With the preliminaries out of the way, let's now describe a
strategy for solving the puzzle.

First weighing  weigh 4 coins against 4 coins. There are
two possible outcomes  the scale is in balance or the scale is out of
balance. It may be tempting to say that there are three possible
outcomes  the left side of the scale is heavier, the right side of the
scale is heavier, or the scale is in balance. But if we are careful,
we can simplify our writeup by treating either of the out of balance
outcomes as being equivalent.

Second weighing  the scale was in balance on
the first weighing. Therefore, the 8 coins
that were weighed are known
to be genuine and the 4 unweighed
coins remain unknown. Weigh 3 of the genuine coins
against 3 of the remaining 4 unknown coins. There are
two possible outcomes  the scale is in balance or the scale is out of
balance.

Third weighing  the scale was in balance on
the first two weighings. Therefore, all 11 coins
that have been weighed are
known to be genuine and the 12^{th} coin that has not yet
been weighed is known to be
counterfeit. It remains only to determine whether the counterfeit
coin is heavier than normal or lighter than normal. Weigh 1 of the
genuine coins against the counterfeit coin to determine if the
counterfeit coin is heavier or lighter than normal.

Third weighing  the scale was in balance on
the first weighing and out of balance on the second weighing.
Therefore, 9 coins are
known to be genuine  the 8 coins that were in balance on the first weighing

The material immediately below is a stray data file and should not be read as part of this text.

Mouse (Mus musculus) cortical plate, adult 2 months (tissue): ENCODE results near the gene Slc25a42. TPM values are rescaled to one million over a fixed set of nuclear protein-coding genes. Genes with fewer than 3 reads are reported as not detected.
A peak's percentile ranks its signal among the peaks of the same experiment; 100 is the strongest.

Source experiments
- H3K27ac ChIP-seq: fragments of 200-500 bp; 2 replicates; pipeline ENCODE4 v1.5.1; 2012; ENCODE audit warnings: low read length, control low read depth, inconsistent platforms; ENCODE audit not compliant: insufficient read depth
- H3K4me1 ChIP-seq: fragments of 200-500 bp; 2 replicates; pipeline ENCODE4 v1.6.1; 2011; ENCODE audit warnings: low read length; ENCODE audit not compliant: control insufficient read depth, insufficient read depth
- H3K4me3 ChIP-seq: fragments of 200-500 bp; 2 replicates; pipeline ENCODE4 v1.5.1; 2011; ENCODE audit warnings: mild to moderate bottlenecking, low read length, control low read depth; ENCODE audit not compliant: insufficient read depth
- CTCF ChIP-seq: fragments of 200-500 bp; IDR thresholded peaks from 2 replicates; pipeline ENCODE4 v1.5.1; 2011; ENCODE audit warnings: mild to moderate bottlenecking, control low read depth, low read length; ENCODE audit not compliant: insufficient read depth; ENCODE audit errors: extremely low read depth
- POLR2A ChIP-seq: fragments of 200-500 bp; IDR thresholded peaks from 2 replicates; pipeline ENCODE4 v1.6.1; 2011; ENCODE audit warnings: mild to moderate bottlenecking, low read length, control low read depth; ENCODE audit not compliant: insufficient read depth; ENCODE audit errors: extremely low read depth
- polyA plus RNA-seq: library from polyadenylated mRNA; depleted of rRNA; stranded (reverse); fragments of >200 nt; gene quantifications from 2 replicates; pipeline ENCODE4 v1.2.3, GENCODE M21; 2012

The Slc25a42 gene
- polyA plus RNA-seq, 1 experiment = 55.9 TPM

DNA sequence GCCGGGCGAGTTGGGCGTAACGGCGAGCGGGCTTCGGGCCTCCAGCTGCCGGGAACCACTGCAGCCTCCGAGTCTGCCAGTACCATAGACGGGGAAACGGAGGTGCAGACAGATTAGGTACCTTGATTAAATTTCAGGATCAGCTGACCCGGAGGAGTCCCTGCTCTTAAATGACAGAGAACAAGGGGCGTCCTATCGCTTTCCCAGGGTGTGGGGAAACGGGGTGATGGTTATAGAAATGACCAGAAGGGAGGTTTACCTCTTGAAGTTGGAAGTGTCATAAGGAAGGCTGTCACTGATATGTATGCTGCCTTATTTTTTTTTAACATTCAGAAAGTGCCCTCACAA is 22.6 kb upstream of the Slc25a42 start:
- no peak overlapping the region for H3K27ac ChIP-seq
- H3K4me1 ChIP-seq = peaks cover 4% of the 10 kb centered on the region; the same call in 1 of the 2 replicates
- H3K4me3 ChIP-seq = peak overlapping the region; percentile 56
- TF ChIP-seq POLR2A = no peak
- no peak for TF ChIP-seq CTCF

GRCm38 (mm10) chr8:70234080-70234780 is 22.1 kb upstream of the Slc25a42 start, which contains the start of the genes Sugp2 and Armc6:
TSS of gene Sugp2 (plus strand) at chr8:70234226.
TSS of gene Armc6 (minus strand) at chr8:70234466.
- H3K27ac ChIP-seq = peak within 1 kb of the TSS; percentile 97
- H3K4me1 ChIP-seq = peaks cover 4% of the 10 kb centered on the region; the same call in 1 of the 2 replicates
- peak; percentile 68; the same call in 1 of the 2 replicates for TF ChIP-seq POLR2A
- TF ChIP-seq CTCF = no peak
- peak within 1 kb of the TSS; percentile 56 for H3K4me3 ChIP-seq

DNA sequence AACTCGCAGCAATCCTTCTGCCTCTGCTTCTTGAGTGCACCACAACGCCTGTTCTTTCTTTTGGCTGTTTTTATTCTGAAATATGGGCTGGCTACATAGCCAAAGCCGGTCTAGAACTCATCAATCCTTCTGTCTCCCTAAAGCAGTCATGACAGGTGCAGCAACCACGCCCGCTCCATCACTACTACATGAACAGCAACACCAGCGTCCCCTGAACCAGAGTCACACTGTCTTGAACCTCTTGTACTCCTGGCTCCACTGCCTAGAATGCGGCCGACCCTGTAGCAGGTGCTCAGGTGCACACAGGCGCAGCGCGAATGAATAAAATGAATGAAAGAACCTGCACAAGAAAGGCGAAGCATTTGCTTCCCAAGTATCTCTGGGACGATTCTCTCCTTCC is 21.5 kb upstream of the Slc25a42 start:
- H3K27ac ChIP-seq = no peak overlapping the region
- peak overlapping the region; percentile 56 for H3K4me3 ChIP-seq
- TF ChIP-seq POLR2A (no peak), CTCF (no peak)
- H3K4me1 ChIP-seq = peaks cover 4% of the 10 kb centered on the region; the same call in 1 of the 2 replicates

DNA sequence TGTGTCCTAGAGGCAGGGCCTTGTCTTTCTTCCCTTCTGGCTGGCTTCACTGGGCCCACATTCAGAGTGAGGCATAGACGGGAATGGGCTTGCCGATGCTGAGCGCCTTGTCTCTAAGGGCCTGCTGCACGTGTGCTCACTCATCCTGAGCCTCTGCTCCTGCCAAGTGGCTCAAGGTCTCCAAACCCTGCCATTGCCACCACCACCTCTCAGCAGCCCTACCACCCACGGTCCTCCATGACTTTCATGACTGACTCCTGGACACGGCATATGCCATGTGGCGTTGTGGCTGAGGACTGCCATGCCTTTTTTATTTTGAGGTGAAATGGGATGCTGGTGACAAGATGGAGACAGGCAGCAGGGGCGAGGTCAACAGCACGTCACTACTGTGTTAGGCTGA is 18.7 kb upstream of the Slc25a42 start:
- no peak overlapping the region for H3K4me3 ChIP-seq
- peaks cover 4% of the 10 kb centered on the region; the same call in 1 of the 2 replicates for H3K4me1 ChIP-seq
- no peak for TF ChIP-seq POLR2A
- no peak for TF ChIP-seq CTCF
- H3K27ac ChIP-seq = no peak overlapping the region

and the 1 unknown coin that was not weighed on the second weighing.
The 3 unknown coins that were weighed on
the second weighing are still
unknown. However, it is now known whether the counterfeit
coin is heavier or lighter than normal. Weigh 2 of the
3 remaining unknown
coins against each other. If the 2 are in balance, the counterfeit coin
is the 3^{rd} unknown coin that was not weighed on the third weighing,
and its heavier or lighter status is already
known. If the 2 coins are out of balance,
one of them is counterfeit and we know
which one it is because its heavier or lighter status is already known.

Second weighing  the scale was out of
balance on the first weighing. Therefore,
the 4 coins we didn't weigh are now known to be genuine, and the
8 coins we weighed are all still unknown. And we know a little
bit about the 8 unknown coins, because we know which 4 coins
were on the heavy side
of the scale and which 4 coins were on the light side of the scale. So if
later in the process we are able to determine whether the counterfeit
coin is heavier or lighter than normal, the number of unknown coins
immediately drops from 8 to 4.
This is the most
challenging point in the solution. It's tempting to do something
like weighing 3 of the coins from the heavy side of the first weighing
plus 1 of the coins from the light side of the first weighing
against the 4 coins that are now known to be genuine. That is close
to the correct solution, but is not quite right. It works if by luck
the second weighing is unequal, but it gets us into needing four weighings
if the second weighing is equal.
The correct solution is very similar to the incorrect solution that
we might have been tempted to try. Weigh 3 of the
coins from the heavy side of the first weighing
plus 1 of the coins from the light side of the first weighing
against 3 of the coins that are now known to be genuine plus the
4^{th} coin from the heavy side of the first weighing.